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Publications - May 12, 2010
 







CANADA

Standing Committee on Government Operations and Estimates


NUMBER 017 
l
3rd SESSION 
l
40th PARLIAMENT 

EVIDENCE

Wednesday, May 12, 2010

[Recorded by Electronic Apparatus]

  (1530)  

[English]

The Chair (Ms. Yasmin Ratansi (Don Valley East, Lib.)):
    I call the meeting to order.
    Could the media please leave the room? The committee is ready to start its business.
Mr. Rod Bruinooge (Winnipeg South, CPC):
    Madam Chair, I would like to move my motion.
The Chair:
    We have the witness before us. We have seen your motion. It has been passed through committee, and we'll be discussing it in the last 15 minutes.
Mr. Rod Bruinooge:
    As I have the floor, I believe I have support to deal with this right now.
The Chair:
    This is an order of the committee, and I'd like to follow the order of the committee.
    We have a witness before us. To the witness I will say that I know that you've brought in your legal counsel. Parliamentary privilege rules on the rights and duties of witnesses say:
Witnesses giving testimony who wish to be assisted by counsel must ask leave of the committee, although permission is seldom sought. Counsel is restricted to an advisory role and may not ask questions or reply on the witness' behalf.
    I would like to seek the committee's permission for legal counsel to stay. Is the committee in agreement that we can let Mr. Groot stay?
    An hon. member: Agreed.
    The Chair: Ms. Mendes, did you...?
Mrs. Alexandra Mendes (Brossard—La Prairie, Lib.):
    Yes, thank you; that's fine.
The Chair:
    I understand, Mr. Snowdy, that you asked that you be sworn in.
Mr. Derrick Snowdy (As an Individual):
    Yes, Madam Chair.
The Chair:
    Okay, I'll send the clerk over to have you sworn in.
Mr. Derrick Snowdy:
    I, Derrick Snowdy, do swear the evidence I shall give on this examination shall be the truth, the whole truth, and nothing but the truth, so help me God.
The Chair:
    Thank you, sir.
    The orders of the day, pursuant to standing order 108(3)(c), are the study of renewable energy projects funded by the government.
    Mr. Snowdy, do you have a statement that you would like to make for five minutes?
Mr. Derrick Snowdy:
    Yes, Madam Chair, if I may.
The Chair:
    Thank you.
Mr. Derrick Snowdy:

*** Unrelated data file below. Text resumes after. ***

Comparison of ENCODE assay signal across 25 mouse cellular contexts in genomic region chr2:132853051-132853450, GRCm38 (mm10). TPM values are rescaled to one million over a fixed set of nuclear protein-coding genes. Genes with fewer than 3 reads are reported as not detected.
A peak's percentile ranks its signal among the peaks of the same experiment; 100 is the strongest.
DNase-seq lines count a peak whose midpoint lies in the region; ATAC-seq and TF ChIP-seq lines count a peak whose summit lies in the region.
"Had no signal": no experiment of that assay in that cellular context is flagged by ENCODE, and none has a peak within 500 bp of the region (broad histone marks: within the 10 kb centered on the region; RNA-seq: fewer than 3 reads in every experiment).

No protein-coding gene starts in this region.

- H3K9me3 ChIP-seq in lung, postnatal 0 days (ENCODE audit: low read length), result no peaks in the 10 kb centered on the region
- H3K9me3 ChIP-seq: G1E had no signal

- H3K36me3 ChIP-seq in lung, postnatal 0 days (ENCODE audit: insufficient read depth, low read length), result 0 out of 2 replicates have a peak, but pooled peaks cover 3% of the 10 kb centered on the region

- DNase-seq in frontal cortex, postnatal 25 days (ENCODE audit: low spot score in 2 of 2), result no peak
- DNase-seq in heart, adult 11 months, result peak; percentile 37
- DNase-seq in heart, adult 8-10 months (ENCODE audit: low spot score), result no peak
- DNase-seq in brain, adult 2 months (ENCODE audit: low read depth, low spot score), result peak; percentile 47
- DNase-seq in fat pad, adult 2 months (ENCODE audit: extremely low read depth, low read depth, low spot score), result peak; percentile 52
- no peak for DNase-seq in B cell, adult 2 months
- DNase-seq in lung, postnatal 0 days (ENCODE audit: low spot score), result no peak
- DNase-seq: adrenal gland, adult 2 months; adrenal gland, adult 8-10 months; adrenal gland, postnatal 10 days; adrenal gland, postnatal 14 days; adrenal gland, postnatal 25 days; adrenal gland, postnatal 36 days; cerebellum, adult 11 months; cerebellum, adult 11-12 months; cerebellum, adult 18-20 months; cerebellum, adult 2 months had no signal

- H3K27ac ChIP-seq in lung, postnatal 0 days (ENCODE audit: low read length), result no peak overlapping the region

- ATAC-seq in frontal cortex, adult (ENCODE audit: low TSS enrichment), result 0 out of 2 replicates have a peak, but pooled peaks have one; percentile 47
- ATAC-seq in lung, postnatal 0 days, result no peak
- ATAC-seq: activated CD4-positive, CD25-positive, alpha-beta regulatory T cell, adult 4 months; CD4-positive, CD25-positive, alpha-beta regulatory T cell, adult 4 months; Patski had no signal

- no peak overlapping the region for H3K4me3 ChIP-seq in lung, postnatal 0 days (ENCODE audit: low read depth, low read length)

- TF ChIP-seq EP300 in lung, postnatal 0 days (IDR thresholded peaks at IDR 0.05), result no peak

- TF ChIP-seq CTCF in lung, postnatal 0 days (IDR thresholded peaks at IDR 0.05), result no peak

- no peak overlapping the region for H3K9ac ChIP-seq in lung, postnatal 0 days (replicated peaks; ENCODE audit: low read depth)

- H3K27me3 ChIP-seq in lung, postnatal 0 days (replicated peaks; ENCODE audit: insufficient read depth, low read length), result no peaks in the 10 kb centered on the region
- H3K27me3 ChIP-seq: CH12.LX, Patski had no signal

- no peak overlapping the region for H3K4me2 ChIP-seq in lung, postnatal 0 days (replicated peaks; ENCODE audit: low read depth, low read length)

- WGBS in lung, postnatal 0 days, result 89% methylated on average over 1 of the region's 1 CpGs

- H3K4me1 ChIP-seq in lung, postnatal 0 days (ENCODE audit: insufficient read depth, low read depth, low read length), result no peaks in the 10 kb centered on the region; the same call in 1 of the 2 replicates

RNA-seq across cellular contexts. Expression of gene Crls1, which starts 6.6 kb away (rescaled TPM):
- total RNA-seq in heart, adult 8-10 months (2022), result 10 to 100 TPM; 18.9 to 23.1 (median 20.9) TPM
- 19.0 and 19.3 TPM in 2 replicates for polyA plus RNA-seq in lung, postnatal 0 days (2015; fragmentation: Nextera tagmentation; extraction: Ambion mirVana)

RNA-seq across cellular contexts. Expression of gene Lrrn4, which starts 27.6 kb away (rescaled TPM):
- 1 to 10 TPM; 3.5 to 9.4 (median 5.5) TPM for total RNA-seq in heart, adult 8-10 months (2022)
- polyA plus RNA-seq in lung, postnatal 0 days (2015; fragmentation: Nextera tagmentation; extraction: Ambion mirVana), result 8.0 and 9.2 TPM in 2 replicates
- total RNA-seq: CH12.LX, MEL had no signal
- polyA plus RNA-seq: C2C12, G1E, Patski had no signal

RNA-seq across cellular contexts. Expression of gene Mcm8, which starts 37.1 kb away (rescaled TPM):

Madam Chair, members of the committee, unaccustomed as I am to be present in front of a parliamentary committee, forgive me for taking a few moments to make a statement, and perhaps, through you, I may be offered a bit of latitude.
    I've worked in the private security investigation industry for 20 years. I've worked with clients in Europe, the Middle East, Africa, and Central America. I've held investigative licences across Canada, with the exception of British Columbia and Saskatchewan.
    I believe the reason I've been summoned here today before this committee is to offer insight into the media frenzy surrounding a former cabinet minister and current member of Parliament.
    My role to many of you in this room may be confusing and misunderstood because of what I do. I believe I speak for all of my clients in the insurance industry, the banking sector, and government who choose to remain anonymous because they, like me, believe that neglect is the ally of many. It is because of neglect that investigators are retained. The job of investigators, if you will, is to dig into people's activities and statements. Your role too is to examine the issue before you.
    The notion that neglect is an ally is a strong statement. It presupposes that, as normal everyday respectful citizens, we take what people say as the truth. In fact, one can make the absolute leap that what generally happens in this place is built upon that premise.
    Most importantly, Madam Chair, neglect is not the purview of this place. It is all around us and in our everyday lives, and neglect as an ally is the reason clients seek my counsel and professional skills as an investigator in the first place.